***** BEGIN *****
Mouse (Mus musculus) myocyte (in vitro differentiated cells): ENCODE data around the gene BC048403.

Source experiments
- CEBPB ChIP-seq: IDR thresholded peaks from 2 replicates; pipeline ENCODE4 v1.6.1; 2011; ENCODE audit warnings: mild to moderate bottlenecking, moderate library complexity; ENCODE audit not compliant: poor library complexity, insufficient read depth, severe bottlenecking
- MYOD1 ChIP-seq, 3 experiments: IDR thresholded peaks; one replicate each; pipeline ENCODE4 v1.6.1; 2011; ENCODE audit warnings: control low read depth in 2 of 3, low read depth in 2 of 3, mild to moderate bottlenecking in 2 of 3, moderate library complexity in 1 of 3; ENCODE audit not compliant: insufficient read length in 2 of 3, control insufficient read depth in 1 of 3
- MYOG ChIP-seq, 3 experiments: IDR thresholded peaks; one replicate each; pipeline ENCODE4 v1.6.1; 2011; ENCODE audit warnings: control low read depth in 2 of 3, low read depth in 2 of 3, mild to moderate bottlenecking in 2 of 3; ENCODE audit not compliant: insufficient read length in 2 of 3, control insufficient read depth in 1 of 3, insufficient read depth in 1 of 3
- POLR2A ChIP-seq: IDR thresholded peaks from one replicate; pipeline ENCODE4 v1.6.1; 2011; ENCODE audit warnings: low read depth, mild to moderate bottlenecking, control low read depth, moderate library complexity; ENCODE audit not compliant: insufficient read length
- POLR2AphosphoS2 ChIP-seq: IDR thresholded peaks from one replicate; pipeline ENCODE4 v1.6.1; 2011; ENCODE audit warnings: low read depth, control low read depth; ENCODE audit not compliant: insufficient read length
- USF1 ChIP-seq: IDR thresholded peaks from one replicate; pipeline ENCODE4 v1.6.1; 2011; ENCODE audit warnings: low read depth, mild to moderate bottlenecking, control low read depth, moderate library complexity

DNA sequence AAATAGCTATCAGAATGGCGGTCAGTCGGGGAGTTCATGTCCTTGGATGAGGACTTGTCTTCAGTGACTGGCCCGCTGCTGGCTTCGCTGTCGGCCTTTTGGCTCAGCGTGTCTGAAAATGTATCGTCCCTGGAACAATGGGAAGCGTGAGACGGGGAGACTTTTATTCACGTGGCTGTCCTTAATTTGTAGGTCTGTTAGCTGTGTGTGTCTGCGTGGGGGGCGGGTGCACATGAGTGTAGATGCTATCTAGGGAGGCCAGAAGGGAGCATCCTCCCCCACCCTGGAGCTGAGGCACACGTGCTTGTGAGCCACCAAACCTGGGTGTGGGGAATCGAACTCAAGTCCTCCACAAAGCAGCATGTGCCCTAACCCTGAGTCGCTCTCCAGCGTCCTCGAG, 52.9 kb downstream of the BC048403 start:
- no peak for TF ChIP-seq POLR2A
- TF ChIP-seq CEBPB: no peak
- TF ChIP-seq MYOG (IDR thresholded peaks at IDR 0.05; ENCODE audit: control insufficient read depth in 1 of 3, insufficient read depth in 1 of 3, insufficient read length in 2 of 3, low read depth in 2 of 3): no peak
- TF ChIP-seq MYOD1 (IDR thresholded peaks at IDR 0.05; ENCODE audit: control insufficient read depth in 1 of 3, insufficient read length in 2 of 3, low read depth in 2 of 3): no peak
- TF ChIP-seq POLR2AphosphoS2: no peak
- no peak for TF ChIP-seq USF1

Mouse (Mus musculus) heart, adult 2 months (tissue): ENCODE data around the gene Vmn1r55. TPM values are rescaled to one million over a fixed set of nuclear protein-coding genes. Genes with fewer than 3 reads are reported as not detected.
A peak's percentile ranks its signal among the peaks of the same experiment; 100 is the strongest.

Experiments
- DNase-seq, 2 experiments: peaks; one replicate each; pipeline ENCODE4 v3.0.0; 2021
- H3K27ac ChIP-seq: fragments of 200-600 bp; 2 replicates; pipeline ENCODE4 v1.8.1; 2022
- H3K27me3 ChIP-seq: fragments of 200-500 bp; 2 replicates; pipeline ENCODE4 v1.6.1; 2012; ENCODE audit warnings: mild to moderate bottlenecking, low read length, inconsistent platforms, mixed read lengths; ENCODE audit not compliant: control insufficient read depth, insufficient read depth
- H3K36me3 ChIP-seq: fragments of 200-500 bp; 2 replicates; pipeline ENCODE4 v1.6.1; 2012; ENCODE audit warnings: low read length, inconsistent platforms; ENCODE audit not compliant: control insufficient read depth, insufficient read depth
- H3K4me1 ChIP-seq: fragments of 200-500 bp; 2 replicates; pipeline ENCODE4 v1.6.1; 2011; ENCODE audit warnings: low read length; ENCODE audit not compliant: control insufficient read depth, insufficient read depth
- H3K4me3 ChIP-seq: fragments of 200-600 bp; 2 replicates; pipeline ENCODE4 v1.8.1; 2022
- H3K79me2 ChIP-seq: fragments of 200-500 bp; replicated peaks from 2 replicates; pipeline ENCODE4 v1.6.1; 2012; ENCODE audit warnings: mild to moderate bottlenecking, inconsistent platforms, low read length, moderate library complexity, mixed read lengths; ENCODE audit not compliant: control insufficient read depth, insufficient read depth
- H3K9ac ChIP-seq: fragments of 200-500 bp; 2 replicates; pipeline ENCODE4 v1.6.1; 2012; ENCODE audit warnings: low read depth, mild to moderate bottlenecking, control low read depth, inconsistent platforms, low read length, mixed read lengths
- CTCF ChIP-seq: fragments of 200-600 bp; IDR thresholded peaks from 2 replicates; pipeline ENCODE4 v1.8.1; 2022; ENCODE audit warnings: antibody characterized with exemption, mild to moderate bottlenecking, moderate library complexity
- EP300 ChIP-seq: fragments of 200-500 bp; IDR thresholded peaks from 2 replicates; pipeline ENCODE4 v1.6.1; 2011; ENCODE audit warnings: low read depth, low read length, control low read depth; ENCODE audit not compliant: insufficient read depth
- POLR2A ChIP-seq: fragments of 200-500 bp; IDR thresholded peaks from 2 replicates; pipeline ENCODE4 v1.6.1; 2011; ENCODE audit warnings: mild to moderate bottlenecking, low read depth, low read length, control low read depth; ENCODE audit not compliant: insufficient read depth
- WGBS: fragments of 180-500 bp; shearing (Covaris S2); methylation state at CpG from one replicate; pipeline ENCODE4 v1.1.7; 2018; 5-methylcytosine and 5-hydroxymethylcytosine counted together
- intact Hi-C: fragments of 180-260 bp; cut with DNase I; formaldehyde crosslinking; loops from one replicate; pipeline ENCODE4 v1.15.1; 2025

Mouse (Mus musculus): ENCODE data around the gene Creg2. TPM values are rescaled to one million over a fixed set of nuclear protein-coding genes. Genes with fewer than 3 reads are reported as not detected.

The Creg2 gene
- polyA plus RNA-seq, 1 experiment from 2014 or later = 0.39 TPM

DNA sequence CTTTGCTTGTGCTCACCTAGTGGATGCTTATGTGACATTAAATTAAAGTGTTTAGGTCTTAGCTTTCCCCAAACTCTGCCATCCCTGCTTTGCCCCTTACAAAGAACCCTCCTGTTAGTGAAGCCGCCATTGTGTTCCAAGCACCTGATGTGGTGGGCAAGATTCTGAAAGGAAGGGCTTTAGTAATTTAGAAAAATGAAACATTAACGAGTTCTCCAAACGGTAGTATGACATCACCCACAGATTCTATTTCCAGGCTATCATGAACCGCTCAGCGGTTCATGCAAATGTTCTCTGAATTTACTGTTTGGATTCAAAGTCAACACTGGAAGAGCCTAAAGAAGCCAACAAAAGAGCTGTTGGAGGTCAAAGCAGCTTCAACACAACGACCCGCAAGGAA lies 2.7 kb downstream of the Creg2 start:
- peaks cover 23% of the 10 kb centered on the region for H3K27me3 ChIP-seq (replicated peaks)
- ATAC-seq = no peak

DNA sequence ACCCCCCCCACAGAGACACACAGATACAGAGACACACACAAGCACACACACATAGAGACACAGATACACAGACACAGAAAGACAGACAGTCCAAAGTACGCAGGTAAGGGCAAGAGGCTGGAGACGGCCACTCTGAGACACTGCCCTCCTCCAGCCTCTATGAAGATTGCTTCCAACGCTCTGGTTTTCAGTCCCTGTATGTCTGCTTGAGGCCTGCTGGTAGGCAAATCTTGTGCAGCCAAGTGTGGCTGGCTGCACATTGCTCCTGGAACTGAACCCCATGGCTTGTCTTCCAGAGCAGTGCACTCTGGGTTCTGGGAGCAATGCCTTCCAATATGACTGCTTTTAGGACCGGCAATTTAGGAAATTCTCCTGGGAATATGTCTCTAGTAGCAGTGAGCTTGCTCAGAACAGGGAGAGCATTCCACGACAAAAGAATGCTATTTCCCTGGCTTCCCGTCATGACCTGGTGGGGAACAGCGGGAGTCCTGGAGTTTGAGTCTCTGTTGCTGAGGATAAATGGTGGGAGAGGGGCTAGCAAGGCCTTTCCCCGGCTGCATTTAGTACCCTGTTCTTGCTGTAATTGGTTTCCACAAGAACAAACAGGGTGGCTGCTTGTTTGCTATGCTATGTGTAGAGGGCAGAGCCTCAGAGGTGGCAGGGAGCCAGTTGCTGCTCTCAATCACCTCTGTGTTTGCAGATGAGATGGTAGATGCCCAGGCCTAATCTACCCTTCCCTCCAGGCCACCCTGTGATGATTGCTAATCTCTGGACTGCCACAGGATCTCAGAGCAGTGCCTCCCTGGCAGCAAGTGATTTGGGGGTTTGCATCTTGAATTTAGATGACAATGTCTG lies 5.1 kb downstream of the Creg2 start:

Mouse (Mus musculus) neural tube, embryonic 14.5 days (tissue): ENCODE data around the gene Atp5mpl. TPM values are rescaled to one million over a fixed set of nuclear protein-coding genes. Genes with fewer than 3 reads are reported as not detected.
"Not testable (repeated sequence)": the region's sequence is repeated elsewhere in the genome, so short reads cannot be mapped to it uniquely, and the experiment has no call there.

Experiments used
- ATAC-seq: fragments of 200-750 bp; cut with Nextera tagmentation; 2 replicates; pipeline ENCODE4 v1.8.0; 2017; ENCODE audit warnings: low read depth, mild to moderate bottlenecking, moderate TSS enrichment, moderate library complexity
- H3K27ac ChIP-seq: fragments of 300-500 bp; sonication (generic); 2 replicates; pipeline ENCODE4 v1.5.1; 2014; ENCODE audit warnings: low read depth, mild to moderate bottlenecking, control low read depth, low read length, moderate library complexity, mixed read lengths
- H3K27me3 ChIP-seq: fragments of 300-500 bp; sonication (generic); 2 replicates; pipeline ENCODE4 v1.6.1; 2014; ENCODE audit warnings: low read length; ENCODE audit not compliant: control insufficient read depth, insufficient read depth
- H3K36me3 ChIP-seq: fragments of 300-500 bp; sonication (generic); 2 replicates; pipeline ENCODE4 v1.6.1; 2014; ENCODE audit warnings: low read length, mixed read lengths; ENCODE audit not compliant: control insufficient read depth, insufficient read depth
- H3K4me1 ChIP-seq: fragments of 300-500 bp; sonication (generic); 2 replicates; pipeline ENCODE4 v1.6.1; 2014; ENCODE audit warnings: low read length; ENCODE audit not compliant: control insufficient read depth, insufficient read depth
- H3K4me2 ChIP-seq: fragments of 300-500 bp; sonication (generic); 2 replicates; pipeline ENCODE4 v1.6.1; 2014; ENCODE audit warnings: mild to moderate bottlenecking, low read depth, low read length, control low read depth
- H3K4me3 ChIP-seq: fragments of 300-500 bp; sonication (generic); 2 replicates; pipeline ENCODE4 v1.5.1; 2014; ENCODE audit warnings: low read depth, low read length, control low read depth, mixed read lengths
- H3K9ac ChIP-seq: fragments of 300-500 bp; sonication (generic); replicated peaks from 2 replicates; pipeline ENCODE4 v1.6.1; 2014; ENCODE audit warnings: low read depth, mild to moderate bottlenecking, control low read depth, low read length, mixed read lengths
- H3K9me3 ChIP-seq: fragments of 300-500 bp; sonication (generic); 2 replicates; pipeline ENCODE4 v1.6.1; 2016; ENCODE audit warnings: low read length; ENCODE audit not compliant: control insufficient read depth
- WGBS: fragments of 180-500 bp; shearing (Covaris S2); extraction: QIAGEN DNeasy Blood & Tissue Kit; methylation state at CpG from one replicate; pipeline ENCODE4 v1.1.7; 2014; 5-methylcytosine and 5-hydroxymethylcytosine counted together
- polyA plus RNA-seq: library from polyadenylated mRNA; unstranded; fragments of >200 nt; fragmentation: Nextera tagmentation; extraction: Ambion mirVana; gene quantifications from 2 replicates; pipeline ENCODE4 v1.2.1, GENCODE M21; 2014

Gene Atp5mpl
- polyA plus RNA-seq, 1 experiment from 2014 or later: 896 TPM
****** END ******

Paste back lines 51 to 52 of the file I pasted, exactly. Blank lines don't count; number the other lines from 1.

- WGBS: fragments of 180-500 bp; shearing (Covaris S2); extraction: QIAGEN DNeasy Blood & Tissue Kit; methylation state at CpG from one replicate; pipeline ENCODE4 v1.1.7; 2014; 5-methylcytosine and 5-hydroxymethylcytosine counted together
- polyA plus RNA-seq: library from polyadenylated mRNA; unstranded; fragments of >200 nt; fragmentation: Nextera tagmentation; extraction: Ambion mirVana; gene quantifications from 2 replicates; pipeline ENCODE4 v1.2.1, GENCODE M21; 2014